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Судебные дела / Зарубежная практика  / Marjorie A. Hansen v. Commissioner., United States Tax Court - Memorandum Decision, T.C. Memo. 1994-387, Docket No. 5495-93., Filed August 17, 1994

Marjorie A. Hansen v. Commissioner., United States Tax Court - Memorandum Decision, T.C. Memo. 1994-387, Docket No. 5495-93., Filed August 17, 1994


Marjorie A. Hansen v. Commissioner.

United States Tax Court - Memorandum Decision

T.C. Memo. 1994-387

Docket No. 5495-93.

Filed August 17, 1994.

Leon Rudloff, 3001-19th St., Metairie, La., for the petitioner. Emile L. Hebert III, for the respondent.

Memorandum Opinion

POWELL, Special Trial Judge: This case was heard pursuant to the provisions of section 7443A(b)(3) and Rules 180, 181, and 182. 1


1 Unless otherwise indicated, section references are to the Internal Revenue Code in effect for the year in issue, and Rule references are to the Tax Court Rules of Practice and Procedure.


By a notice of deficiency issued on December 15, 1992, respondent determined a deficiency in petitioner's 1988 Federal income tax and an addition to tax pursuant to section 6653(a)(1) in the respective amounts of $527 and $41. Petitioner resided in Baton Rouge, Louisiana, at the time she filed her timely petition.

Following concessions, 2 the sole issue is whether petitioner is entitled to a theft loss deduction for stolen jewelry.


2 Respondent conceded the addition to tax, and also conceded that petitioner suffered a casualty loss of $200 for destruction of a refrigerator as claimed on the return.


The facts may be summarized as follows. Petitioner and her spouse, Richard A. Hansen (Richard), lived at 5129 General Meyer Avenue, New Orleans, Louisiana, in April, 1988. On April 25, 1988, they came home from work to find their front door kicked in and their home burglarized. The thieves targeted the couple's bedroom, where petitioner and Richard kept their jewelry. Apparently the thieves selected some items and disregarded the costume jewelry. Petitioner and Richard called the police and reported the crime.

On May 16, 1988, Richard submitted a claim to his insurance carrier for his theft loss, and recovered $1,685.83, the policy limits, for the incident. He included a list of his stolen property, as well as some items stolen from petitioner, with his claim form. On her separately filed Federal income tax return for taxable year 1988, filed on July 2, 1991, petitioner claimed a theft loss for most of the items on the list submitted to the insurance company. Respondent disallowed the deduction.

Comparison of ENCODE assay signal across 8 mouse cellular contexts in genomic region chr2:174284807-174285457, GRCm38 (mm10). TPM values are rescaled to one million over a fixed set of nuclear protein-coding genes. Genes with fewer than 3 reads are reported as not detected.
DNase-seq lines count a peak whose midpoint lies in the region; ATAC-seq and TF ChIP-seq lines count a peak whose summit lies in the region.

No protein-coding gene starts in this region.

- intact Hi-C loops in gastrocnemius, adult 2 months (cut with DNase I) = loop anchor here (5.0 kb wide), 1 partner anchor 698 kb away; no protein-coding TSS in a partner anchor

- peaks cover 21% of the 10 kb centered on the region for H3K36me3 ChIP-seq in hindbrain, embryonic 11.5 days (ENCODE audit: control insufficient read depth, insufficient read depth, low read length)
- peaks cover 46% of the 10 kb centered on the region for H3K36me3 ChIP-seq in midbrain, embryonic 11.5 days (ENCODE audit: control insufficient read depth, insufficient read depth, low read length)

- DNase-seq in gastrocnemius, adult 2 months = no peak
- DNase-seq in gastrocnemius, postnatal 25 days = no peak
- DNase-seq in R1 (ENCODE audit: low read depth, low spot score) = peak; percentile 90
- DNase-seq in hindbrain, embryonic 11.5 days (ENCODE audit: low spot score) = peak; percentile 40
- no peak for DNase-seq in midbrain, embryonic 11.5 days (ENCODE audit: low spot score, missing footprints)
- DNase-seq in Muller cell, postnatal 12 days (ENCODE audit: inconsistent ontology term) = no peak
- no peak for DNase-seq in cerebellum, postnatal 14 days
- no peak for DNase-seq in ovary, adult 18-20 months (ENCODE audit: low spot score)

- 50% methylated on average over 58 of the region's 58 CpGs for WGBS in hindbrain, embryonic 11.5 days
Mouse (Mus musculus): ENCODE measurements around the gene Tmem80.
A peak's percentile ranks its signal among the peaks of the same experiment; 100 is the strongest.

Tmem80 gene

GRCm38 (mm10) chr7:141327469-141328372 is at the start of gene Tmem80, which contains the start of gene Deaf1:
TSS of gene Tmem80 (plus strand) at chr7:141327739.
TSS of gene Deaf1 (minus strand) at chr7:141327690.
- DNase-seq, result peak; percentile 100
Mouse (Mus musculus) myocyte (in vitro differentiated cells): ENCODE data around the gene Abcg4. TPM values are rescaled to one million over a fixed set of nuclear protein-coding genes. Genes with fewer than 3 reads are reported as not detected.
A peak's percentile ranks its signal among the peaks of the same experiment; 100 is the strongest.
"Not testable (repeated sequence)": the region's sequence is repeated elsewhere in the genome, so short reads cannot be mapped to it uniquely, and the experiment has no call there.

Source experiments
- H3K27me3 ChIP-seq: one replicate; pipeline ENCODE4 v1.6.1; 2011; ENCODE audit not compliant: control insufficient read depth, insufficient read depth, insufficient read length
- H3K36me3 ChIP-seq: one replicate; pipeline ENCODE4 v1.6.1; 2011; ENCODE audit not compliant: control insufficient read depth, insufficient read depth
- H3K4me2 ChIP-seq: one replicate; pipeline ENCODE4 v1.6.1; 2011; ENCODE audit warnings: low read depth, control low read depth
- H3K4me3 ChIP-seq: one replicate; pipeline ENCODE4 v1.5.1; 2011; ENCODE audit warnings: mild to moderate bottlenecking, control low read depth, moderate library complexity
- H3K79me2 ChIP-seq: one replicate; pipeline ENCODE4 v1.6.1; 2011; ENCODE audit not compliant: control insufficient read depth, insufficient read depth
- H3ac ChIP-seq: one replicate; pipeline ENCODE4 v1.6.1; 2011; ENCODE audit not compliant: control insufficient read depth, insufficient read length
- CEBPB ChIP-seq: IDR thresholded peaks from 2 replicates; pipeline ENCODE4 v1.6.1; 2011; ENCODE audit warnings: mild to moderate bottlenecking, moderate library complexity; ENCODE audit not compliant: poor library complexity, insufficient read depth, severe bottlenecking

Section 165 allows as a deduction theft losses sustained during the year not compensated by insurance or otherwise. The amount of the loss to be taken into account is the lesser of either (1) the fair market value of the property immediately before the theft, or (2) the adjusted basis of the property. Secs. 1.165-7 and 1.165-8(c), Income Tax Regs.

Petitioner did not produce receipts for the items reported on her return, but oral testimony established the cost of a few items: Amber stone and chain, $50; gold, turquoise, and diamond ring, $200; gold treble clef pendant, $75; and gold and diamond earrings, $200. Petitioner produced receipts for other items of jewelry she now claims were also stolen in the burglary. We are not convinced that these receipted items were stolen. Petitioner notes that four of the items are illegible on the receipts, but she nevertheless claims that, whatever they were, they were stolen. Also, petitioner filed her return over 3 years after the burglary occurred, but the return does not include any of the receipted items among the jewelry listed as stolen. We do not believe that it would take more than 3 years to evaluate the extent of a theft loss, especially when the receipts on hand would facilitate the evaluation.

Petitioner presented no evidence on the fair market value of any of the claimed items. Although this Court may estimate the amount of allowable deductions, Cohan v. Commissioner [2 USTC ╤ 489], 39 F.2d 540 (2d Cir. 1930), we must have some basis for making an estimate. Vanicek v. Commissioner [Dec. 42,468], 85 T.C. 731, 742-743 (1985); see also Girgis v. Commissioner [Dec. 44,313(M)], T.C. Memo. 1987-556, affd. in part, revd. in part, and remanded 888 F.2d 1386 (4th Cir. 1989). Accordingly, we sustain respondent determination in disallowing petitioner's theft loss deduction.

To reflect concessions by respondent,

Decision will be entered under Rule 155.


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